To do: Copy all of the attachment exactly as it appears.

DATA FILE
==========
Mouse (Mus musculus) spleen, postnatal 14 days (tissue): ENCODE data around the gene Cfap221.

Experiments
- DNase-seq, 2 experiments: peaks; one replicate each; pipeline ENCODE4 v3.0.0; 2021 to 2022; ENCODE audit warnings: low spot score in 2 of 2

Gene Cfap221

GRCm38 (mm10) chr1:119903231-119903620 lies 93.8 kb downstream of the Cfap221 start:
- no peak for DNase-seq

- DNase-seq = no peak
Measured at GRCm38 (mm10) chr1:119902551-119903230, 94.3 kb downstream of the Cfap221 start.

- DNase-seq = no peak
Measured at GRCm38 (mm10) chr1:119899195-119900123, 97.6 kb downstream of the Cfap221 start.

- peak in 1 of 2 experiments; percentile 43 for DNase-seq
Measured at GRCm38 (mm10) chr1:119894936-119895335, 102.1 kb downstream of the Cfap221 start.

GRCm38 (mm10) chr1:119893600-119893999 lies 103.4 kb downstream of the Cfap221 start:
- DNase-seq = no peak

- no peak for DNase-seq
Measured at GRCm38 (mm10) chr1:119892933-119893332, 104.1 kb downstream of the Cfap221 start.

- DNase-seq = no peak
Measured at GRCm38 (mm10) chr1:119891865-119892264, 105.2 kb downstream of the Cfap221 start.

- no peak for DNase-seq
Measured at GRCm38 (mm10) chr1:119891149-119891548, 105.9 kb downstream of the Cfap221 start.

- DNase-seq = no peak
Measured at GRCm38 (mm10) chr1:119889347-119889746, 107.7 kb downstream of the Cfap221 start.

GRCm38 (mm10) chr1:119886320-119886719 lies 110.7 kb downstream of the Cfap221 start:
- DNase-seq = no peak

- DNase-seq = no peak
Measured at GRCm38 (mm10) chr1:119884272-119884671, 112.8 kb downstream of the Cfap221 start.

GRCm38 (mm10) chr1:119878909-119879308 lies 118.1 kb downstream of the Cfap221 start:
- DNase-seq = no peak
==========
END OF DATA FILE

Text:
Mouse (Mus musculus) spleen, postnatal 14 days (tissue): ENCODE data around the gene Cfap221.

Experiments
- DNase-seq, 2 experiments: peaks; one replicate each; pipeline ENCODE4 v3.0.0; 2021 to 2022; ENCODE audit warnings: low spot score in 2 of 2

Gene Cfap221

GRCm38 (mm10) chr1:119903231-119903620 lies 93.8 kb downstream of the Cfap221 start:
- no peak for DNase-seq

- DNase-seq = no peak
Measured at GRCm38 (mm10) chr1:119902551-119903230, 94.3 kb downstream of the Cfap221 start.

- DNase-seq = no peak
Measured at GRCm38 (mm10) chr1:119899195-119900123, 97.6 kb downstream of the Cfap221 start.

- peak in 1 of 2 experiments; percentile 43 for DNase-seq
Measured at GRCm38 (mm10) chr1:119894936-119895335, 102.1 kb downstream of the Cfap221 start.

GRCm38 (mm10) chr1:119893600-119893999 lies 103.4 kb downstream of the Cfap221 start:
- DNase-seq = no peak

- no peak for DNase-seq
Measured at GRCm38 (mm10) chr1:119892933-119893332, 104.1 kb downstream of the Cfap221 start.

- DNase-seq = no peak
Measured at GRCm38 (mm10) chr1:119891865-119892264, 105.2 kb downstream of the Cfap221 start.

- no peak for DNase-seq
Measured at GRCm38 (mm10) chr1:119891149-119891548, 105.9 kb downstream of the Cfap221 start.

- DNase-seq = no peak
Measured at GRCm38 (mm10) chr1:119889347-119889746, 107.7 kb downstream of the Cfap221 start.

GRCm38 (mm10) chr1:119886320-119886719 lies 110.7 kb downstream of the Cfap221 start:
- DNase-seq = no peak

- DNase-seq = no peak
Measured at GRCm38 (mm10) chr1:119884272-119884671, 112.8 kb downstream of the Cfap221 start.

GRCm38 (mm10) chr1:119878909-119879308 lies 118.1 kb downstream of the Cfap221 start:
- DNase-seq = no peak